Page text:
Von Loringhoven: I don’t want to judge my father

As the diplomat emphasizes, he has no intention of condemning or justifying his father’s behavior. – Who can say how we would behave in a totalitarian dictatorship? It was a generation brought up in the spirit of Prussian militarism, used to absolute obedience. He never supported Nazism, but at the same time was convinced that it was his duty to fight for his country, even if this war was criminal from the first day – argues von Loringhoven.

The father of the new German ambassador to Poland, at the end of the war, found himself in Hitler’s bunker and once spoke to the dictator. – My father devised a fictional mission for himself to leave the bunker and avoid certain death. The condition for this was the consent of Hitler. The risk was enormous, because my father was convinced that Hitler would see through his plan and consider him a defector. Amazing, but Hitler swallowed the hook, even advised him how to confuse the Russian vigilance – he says.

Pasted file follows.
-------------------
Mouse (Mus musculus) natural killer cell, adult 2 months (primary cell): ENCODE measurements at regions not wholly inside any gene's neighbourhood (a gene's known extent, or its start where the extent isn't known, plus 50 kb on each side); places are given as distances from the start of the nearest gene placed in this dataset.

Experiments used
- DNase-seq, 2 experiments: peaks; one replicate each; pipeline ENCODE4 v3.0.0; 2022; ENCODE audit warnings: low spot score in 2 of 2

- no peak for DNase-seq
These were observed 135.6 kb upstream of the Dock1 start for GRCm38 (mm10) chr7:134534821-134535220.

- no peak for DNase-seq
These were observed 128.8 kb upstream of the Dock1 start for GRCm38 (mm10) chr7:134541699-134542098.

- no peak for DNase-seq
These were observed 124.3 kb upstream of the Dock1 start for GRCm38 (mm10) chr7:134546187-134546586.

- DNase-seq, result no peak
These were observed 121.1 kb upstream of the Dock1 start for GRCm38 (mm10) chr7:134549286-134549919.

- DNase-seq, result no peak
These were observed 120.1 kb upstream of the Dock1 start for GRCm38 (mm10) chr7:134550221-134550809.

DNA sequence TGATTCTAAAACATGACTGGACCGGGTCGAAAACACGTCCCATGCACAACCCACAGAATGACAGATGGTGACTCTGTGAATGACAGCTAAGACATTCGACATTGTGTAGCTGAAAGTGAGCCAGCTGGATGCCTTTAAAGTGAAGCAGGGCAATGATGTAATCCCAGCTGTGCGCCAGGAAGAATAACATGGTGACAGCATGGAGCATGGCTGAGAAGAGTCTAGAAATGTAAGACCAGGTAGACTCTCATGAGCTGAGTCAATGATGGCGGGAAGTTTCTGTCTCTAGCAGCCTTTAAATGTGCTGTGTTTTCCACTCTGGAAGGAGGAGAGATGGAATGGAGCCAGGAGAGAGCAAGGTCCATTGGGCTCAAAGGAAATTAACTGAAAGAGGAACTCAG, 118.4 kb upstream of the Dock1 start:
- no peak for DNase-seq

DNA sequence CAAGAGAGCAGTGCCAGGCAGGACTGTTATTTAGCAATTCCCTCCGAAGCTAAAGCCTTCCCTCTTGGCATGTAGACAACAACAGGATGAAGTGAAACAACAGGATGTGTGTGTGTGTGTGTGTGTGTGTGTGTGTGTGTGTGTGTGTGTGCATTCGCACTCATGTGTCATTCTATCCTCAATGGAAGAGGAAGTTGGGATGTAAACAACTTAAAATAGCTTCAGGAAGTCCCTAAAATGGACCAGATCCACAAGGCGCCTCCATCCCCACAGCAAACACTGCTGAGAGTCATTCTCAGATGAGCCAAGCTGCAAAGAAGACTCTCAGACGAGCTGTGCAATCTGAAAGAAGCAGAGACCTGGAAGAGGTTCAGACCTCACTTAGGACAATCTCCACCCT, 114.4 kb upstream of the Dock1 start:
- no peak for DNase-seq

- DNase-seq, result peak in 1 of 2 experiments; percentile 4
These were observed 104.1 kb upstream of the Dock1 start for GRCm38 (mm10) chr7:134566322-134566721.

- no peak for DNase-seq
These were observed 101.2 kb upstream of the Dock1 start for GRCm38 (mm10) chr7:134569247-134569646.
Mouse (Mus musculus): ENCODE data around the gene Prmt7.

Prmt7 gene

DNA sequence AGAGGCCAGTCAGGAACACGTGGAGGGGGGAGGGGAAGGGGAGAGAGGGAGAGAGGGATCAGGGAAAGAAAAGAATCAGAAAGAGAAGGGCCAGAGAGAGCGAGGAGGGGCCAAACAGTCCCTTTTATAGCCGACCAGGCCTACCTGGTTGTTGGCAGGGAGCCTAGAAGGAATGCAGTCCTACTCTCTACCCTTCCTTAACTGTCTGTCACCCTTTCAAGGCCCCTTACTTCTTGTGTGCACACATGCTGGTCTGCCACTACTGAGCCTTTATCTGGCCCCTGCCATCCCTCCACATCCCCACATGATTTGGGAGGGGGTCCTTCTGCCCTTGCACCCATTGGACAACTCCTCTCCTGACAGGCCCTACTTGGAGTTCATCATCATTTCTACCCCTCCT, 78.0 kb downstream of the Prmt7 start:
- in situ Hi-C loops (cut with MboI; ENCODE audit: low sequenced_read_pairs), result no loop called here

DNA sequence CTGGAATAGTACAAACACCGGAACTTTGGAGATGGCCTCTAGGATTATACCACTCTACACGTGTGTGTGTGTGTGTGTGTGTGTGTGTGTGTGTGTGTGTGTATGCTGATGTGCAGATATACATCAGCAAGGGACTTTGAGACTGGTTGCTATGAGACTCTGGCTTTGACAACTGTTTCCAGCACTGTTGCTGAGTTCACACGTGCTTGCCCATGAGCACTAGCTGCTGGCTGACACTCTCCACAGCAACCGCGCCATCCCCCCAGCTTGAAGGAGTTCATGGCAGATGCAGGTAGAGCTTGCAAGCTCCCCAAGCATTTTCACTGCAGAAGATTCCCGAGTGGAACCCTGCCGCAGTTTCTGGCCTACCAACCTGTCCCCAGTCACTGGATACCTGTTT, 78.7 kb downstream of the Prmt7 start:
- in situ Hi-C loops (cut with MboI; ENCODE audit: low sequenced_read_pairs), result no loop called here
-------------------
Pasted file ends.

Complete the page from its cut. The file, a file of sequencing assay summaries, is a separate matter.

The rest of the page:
Von Loringhoven wants to make young Germans aware of the crimes of World War II

As Arndt Freytag von Loringhoven emphasizes, experience and expert knowledge are the factors that determine the nomination to the position of ambassador. He was already an ambassador to the Czech Republic and acted as an assistant secretary general of NATO, where, as he notes, “he maintained very close cooperation with the Polish services”.

The diplomat also stressed the importance of the past in shaping the current relations of both countries. – As a diplomat and historian, I know how decisive the past is for today’s Polish-German relations. I believe that Poland’s expectation of respecting the special historical sensitivity of a country so experienced by suffering is very justified, he said in an interview with Rzeczpospolita.

– That is why I have set myself the goal of deepening in Germany – especially among our young people – the knowledge of what the Germans did in Poland between 1939 and 1945. This is a great challenge that we face, he emphasized.

About relations with Russia and the USA